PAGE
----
Words of Hope: Suffering Observed
When my Dad was ill during the last weeks of his life, he mostly lay on his back. His cancer treatment medication caused him to gain weight rapidly through the 12-plus years he was on it. It slowed his metabolism and caused him to feel nauseous when he didn’t have something in his stomach. It’s incredible how much effort we exert when we feel ill and how strong the desire to conserve movement. So much of his mental energy went into pain management. Sometimes I would look at his furrowed brow and pinched lips, knowing he was in a battle. The tremendous strain he wore for so long was gone when he died. We all stared at him in awe. My Mom kept touching his face and saying, isn’t he beautiful? Doesn’t his face glow? The anguish of navigating the daily aches and pains of cancer and the repercussions of this were erased. Sometimes we don’t realize how much pain we or someone we love is in. We soldier through. I saw a photo of a woman I went to high school with. She is significantly altered in appearance. I know a bit of her story–she was a business owner, and her industry was devastated during Covid. If I hadn’t recognized that look in my Dad, I might have missed it. But instead, I could see her bravery and courage in enduring suffering.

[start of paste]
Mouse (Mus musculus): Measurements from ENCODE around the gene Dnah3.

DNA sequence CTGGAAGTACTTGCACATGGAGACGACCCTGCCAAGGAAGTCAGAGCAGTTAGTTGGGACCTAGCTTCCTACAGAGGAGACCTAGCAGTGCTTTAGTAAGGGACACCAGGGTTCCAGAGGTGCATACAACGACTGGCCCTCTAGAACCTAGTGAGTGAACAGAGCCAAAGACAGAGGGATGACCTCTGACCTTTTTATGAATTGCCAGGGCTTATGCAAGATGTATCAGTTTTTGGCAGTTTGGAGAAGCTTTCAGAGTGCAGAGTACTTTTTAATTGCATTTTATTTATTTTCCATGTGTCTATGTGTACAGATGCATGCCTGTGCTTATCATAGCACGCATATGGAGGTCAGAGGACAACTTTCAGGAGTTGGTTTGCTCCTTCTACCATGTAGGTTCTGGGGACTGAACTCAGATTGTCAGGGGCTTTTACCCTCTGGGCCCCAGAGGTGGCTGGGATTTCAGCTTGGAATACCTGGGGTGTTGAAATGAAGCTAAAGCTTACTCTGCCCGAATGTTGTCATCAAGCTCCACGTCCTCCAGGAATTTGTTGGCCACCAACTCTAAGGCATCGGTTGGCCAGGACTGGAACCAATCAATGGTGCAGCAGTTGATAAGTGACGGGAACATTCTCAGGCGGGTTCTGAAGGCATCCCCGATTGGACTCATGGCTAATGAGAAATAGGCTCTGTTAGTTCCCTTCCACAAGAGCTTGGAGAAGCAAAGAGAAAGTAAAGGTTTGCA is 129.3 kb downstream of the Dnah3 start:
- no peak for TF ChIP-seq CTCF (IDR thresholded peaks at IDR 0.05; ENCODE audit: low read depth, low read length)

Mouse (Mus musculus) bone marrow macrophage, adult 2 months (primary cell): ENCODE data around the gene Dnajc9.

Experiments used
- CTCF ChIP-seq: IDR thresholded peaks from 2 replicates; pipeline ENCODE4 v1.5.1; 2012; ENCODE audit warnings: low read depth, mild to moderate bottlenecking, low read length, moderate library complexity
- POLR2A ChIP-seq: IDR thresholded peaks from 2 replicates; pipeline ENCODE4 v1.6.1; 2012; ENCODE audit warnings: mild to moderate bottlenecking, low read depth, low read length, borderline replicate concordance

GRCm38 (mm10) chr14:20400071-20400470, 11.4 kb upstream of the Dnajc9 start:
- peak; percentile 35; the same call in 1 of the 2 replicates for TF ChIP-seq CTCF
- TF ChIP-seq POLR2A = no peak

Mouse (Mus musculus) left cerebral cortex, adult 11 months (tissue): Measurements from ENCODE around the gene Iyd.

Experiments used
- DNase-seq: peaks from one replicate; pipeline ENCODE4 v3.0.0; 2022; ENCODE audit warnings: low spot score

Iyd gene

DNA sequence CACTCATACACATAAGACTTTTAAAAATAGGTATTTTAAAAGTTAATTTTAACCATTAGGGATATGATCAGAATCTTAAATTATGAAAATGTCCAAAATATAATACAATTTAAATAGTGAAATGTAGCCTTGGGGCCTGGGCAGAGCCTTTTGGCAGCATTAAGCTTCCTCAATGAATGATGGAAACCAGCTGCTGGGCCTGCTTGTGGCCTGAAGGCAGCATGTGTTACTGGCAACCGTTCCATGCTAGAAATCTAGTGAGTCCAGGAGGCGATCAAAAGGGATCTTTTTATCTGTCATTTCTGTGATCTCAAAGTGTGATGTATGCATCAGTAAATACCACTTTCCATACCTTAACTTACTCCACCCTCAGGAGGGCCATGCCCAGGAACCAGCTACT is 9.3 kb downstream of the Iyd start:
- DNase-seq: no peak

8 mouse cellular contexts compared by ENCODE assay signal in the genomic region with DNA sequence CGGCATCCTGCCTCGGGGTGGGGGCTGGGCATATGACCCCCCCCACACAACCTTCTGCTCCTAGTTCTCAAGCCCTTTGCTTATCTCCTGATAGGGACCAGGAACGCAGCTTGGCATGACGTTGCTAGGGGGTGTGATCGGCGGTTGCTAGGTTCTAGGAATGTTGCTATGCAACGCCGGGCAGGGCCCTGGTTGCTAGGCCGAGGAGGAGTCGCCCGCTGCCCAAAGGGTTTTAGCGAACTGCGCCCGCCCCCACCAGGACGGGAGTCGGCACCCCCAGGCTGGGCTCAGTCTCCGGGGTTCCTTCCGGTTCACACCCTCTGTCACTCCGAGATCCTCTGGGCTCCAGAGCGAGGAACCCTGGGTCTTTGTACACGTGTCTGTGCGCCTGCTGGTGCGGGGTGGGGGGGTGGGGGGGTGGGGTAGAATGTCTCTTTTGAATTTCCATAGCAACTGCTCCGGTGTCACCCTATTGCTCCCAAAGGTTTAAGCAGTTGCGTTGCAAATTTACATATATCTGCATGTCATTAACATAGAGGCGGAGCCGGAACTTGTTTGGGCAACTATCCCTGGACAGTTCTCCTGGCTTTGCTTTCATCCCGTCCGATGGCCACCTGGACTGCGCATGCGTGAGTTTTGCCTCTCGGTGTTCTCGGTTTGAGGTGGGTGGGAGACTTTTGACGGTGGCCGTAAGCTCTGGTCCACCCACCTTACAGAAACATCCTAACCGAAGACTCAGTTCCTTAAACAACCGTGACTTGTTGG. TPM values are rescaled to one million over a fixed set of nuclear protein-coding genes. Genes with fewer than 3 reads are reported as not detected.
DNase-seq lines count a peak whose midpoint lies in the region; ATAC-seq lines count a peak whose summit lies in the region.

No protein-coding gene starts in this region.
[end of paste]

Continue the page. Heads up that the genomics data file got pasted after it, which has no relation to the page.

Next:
I wish I had been more generous with my encouragement of Dad. His suffering was more significant than I imagined now that I have seen him on the other side. I had grown used to him looking this way and became blinded to his daily struggles with pain and hardship. I know what I am looking for now, and I hope I can recognize suffering with greater generosity.
“I consider that our present sufferings are not worth comparing with the glory that will be revealed in us.” – Romans 8:18